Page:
Financially secure Singaporeans aren’t compulsive buyers. They make it a point to analyse and consider if a purchase is sensible by asking themselves two basic questions.

First, “Do I really need this?” Now, you might think this an unfair question. Especially when everyone’s telling you you’re wasting money on “luxuries” like massages, or seemingly overpriced gyms. But the truth is, that shoulder massage, or that novelty gym might be just what you need to live a healthier, more energetic life. Only you should decide if YOU really NEED something. That console game or that DVD box set you simply won’t have time to get around to? Don’t buy that.

The second question is, “Can I afford to buy this?” This actually brings us to our next point.

 

6. Not spending more than you make

You know how you’re desperately looking forward to the start of the month because you’re broke and that’s when your paycheck comes in? Financially secure Singaporeans don’t live paycheck to paycheck. In fact, for most financially secure Singaporeans, deciding how to budget your salary is an important monthly exercise.

Your salary should ideally be divided this way – how much you want to save, how much you want to invest, how much you need to spend (on your loan repayments, utilities bills, insurance, and so on) and then, finally, how much you can spend for the month. In that order, and no other.

If you prioritise spending your salary first, you’ll find you have very little savings in an emergency fund and you could be wiped out should something serious occur.

 

7. Not having financial goals

When I was young and stupid (last year), I was asked “What are you saving for?” My answer – “Uh… the future?” It was a half-baked response and betrayed the fact that I had never really thought about the question enough to formulate a decent answer.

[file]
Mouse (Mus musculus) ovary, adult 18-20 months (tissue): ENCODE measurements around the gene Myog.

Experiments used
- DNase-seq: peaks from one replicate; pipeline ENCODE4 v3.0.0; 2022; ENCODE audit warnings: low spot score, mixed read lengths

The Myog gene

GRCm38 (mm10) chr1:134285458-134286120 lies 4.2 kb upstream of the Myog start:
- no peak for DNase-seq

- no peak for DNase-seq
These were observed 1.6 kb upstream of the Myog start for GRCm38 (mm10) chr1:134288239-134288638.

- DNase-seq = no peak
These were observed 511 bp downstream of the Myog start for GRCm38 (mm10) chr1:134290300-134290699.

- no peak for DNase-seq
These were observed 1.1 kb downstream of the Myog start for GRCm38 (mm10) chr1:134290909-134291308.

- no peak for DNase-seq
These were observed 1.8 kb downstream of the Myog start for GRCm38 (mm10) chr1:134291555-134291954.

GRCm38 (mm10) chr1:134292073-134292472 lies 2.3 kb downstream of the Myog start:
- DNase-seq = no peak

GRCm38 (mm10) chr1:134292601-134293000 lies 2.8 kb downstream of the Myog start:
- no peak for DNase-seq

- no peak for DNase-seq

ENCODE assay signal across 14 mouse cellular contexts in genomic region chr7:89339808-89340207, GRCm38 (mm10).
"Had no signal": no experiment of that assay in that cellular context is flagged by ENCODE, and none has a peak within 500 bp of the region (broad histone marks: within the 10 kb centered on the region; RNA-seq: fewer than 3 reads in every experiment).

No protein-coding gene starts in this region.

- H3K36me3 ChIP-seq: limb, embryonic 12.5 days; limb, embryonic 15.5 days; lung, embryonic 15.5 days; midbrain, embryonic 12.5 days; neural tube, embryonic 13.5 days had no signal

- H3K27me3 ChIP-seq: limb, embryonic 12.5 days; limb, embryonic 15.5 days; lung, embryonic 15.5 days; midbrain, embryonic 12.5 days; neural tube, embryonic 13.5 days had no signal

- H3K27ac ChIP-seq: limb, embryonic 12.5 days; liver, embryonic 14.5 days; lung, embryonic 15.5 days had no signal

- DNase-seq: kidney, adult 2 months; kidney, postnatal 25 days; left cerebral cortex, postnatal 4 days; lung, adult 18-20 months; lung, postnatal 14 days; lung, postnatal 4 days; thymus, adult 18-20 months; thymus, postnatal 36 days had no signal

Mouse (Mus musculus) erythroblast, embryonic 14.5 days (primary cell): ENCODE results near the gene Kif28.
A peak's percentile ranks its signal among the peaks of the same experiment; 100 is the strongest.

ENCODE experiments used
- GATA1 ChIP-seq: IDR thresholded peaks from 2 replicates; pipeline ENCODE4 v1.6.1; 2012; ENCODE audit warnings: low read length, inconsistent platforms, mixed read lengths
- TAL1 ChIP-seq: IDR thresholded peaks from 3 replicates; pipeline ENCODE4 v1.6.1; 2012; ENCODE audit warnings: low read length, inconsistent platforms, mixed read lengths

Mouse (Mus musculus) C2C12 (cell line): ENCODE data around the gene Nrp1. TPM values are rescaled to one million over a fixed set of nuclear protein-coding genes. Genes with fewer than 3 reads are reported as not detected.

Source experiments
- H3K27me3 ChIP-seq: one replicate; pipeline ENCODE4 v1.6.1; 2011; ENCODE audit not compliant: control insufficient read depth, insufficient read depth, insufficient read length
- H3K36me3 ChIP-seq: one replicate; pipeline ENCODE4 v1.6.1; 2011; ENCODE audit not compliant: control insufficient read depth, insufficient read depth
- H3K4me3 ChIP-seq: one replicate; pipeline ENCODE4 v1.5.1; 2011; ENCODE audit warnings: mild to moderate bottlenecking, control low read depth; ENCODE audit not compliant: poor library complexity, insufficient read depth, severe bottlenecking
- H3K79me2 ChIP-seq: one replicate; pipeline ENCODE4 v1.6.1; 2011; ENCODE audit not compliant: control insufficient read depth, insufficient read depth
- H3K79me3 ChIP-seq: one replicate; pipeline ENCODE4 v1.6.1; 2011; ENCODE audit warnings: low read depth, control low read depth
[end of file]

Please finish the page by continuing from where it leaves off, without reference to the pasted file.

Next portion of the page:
Financially secure Singaporeans always have a specific answer when asked, “What are you saving up for?” and “How much do you hope to make through your investments?” They have plans that are both short-term and long-term, with set goals that they can achieve through these plans.

If you were to ask me now “What am I saving up for?”, my immediate answer is – “To buy a two room HDB flat as a single.”

“How much do you hope to make through your investments?” – “Enough to pay for my downpayment.”

 

8. Thinking you’ll be able to pay off your debts easily

The biggest problem with credit card debt, believe it or not, is not the amount you owe. It’s the amount you keep adding to it because you think you can pay it off easily soon. What happens instead is that the credit card interest keeps snowballing, getting bigger and bigger. And yet people in debt just don’t seek help to become debt free.

I’m not saying that financially secure Singaporeans don’t get into debt at all. Instead, I’m saying they avoid debt that doesn’t benefit them. Home loans, education loans, these are examples of “good debt” that acts like an investment that can give you future gains. Credit card debt, on the other hand, is the worst kind of debt you could ever get into (I mean, apart from borrowing from an ah long).

 

What other bad habits have you gotten rid of in your journey towards being a financially secure Singaporean? Share them with us.

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Peter Lin

I am the poster boy for reinventing one's self. I've been a broadcast journalist, technical writer, banking customer service officer and a Catholic friar. My life experiences have made me the most cynical idealist you'll ever meet, which is why I'm also the co-founder of a local pop culture website. I believe ignorance is not bliss, and that money is the root of all evil only if you allow it to be.